The announcement was published Tuesday in the state-run Global New Light of Myanmar newspaper and other official media.

Allegations of widespread electoral fraud were the main reason cited by the military for its Feb. 1 seizure of power that toppled Suu Kyi’s government. Her National League for Democracy party was about to begin a second five-year term in office after its landslide victory in the polls. The army-backed Union Solidarity and Development Party suffered unexpectedly heavy losses.

Independent observers, such as the Asian Network for Free Elections, found no evidence of substantive irregularities in the polls, though they criticized some aspects.

The action by the Union Election Commission could potentially result in Suu Kyi’s party being dissolved and unable to participate in a new election the military has promised will take place within two years of its takeover. However, the commission’s notice, dated Monday, did not specify which laws would be used to prosecute the accused.

In May, the military-appointed new head of the election commission said his agency would consider dissolving Suu Kyi’s former governing party for alleged involvement in electoral fraud and have its leaders charged with treason. Commission Chairman Thein Soe said an investigation had determined that the party had worked illegally with the government to give itself an advantage at the polls.

After taking power, the military dismissed the members of the election commission that had certified the results of last year’s poll and appointed new ones. It also detained members of the old commission, and, according to reports in independent Myanmar media, pressured them to state there had been election fraud.

The new commission declared last year’s election’s results invalid.

The new notice from the commission said Suu Kyi, former President Win Myint, other leading figures in her party and the commission’s former chairman were “involved in electoral processes, election fraud and lawless actions” related to the polls.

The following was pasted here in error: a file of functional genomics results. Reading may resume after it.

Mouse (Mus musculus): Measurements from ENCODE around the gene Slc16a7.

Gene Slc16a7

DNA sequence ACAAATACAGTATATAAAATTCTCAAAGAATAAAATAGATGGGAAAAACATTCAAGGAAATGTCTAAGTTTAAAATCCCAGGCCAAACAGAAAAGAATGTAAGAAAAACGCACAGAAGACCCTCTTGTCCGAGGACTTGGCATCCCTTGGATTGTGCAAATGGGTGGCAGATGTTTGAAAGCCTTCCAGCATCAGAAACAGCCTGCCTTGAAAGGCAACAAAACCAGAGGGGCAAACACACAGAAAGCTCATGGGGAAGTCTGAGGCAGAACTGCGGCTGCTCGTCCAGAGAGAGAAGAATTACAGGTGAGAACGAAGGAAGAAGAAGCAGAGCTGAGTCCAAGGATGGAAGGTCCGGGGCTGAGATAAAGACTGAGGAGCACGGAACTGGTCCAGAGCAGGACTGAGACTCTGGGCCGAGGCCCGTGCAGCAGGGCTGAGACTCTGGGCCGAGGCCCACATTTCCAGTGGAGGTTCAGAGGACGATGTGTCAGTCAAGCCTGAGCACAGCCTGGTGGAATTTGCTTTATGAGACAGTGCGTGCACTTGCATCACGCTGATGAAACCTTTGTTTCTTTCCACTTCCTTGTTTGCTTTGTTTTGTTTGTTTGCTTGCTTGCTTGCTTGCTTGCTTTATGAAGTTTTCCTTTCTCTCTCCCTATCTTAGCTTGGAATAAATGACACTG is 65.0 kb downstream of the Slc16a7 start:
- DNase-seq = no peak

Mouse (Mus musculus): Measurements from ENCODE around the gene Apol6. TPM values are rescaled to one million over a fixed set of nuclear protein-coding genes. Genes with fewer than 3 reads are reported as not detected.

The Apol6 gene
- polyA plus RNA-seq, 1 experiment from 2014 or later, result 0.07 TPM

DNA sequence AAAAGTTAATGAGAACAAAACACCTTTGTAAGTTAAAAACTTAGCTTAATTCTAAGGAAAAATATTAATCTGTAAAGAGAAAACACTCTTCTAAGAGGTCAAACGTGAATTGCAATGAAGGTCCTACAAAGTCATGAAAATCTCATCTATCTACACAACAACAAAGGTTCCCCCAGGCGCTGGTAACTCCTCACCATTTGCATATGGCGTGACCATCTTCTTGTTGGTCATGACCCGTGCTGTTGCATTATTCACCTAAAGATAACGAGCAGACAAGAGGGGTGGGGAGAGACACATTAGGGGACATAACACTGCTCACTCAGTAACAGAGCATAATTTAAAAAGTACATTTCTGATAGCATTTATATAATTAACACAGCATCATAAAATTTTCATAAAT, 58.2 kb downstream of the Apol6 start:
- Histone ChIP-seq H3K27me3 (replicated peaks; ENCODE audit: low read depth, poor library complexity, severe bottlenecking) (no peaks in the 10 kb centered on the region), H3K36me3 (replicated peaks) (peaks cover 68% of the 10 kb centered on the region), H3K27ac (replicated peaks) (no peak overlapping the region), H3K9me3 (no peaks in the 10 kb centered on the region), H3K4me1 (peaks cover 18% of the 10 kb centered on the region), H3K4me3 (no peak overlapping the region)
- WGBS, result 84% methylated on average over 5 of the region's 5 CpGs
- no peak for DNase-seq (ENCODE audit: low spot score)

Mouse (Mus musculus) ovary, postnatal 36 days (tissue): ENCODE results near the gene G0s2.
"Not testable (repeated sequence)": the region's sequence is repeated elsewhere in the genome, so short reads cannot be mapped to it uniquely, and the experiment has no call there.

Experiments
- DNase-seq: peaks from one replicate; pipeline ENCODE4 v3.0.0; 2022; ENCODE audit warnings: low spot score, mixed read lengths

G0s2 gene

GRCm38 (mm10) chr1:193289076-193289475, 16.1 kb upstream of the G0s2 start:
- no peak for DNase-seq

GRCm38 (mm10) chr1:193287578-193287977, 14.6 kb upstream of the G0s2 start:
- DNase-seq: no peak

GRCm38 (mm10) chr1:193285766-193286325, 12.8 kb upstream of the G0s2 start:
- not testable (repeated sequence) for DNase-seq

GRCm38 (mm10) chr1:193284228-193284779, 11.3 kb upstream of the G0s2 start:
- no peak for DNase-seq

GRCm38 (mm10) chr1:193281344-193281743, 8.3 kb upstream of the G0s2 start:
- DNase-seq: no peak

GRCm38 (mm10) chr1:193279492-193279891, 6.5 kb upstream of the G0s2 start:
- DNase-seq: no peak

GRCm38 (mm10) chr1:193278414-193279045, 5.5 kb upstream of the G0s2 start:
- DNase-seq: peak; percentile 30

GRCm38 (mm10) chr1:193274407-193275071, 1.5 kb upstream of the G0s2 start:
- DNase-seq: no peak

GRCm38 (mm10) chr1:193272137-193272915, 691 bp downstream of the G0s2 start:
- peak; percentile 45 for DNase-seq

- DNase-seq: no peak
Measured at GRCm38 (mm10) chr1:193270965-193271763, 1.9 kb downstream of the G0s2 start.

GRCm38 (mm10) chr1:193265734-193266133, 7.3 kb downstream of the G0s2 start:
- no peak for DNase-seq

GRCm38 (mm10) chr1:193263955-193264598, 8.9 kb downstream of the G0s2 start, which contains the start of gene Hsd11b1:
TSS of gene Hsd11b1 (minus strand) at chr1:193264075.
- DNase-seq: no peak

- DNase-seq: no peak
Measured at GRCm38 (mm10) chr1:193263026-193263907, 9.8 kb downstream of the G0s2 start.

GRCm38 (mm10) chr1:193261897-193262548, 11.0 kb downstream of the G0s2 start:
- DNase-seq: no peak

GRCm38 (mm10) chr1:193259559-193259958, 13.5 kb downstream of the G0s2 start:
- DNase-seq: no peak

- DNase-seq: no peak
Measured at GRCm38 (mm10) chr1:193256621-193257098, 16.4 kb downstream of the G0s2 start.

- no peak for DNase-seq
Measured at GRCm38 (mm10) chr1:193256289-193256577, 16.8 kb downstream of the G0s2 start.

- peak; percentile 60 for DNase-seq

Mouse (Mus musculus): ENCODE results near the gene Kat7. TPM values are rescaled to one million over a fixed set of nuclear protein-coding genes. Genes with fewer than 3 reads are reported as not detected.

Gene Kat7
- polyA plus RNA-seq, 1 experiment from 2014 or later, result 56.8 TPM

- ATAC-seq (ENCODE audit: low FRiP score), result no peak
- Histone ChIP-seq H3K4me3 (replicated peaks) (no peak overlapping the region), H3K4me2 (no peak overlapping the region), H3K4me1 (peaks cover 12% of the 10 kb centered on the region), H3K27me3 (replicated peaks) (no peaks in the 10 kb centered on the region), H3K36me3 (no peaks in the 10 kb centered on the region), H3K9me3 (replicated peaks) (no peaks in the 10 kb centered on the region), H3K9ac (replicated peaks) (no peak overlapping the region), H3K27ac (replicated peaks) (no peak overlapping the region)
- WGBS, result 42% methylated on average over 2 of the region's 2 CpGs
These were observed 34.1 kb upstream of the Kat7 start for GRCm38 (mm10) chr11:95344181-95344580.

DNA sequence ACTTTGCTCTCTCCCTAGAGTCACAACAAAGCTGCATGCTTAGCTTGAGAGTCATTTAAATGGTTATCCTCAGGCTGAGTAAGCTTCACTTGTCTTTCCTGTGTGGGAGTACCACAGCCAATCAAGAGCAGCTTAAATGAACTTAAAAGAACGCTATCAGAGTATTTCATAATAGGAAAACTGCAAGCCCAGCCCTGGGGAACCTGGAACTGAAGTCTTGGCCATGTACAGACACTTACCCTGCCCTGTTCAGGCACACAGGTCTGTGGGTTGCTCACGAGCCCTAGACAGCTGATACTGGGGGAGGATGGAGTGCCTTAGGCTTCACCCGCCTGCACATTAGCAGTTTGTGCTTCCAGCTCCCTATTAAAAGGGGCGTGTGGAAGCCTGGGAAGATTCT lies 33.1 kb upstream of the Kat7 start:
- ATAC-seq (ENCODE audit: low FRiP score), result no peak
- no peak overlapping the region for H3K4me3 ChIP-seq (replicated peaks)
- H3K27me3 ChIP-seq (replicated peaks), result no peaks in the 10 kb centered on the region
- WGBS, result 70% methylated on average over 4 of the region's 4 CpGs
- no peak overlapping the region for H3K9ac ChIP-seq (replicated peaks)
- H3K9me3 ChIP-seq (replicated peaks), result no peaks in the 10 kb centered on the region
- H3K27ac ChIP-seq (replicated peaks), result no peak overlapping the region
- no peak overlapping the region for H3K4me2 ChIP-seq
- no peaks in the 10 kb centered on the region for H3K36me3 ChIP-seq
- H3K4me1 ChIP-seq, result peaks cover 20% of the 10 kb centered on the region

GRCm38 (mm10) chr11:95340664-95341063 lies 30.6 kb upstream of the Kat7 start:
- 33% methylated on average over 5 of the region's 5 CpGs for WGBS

It accused 16 people of carrying out illegal actions, including compelling local election officials to obstruct military polling booths, threatening such officials in connection with advance voting for voters over 60 years old, forcing local officials to approve voting lists that included ineligible voters and interfering in campaigning to favor Suu Kyi’s party.

Suu Kyi is already on trial or charged in about a dozen criminal cases in which a conviction would almost certainly bar her from running for office again. Several of her top political allies also have been tried or are facing charges. Suu Kyi’s supporters as well as independent rights organizations contend that the cases are spurious and meant to discredit Suu Kyi and her party while legitimizing military rule.

Dissolving Suu Kyi’s party would follow a regional trend of dissolving popular political parties seen as a threat to governments in power.

Cambodia’s high court in 2017 dissolved the Cambodia National Rescue Party the sole credible opposition force, ahead of a 2018 general election.

Thailand’s Constitutional Court in 2020 dissolved the newly formed Future Forward Party, which had won the third highest number of seats in the lower house in the 2019 general election.

In both the Cambodian and Thai cases, the courts cited specific violations of the law for their rulings, but their actions were widely seen as reflecting political pressures.

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More than 20 killed in attack on Kabul military hospital

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bbc– More than 20 people have been killed and at least 16 injured in a gun and bomb assault on a military hospital in the Afghan capital Kabul.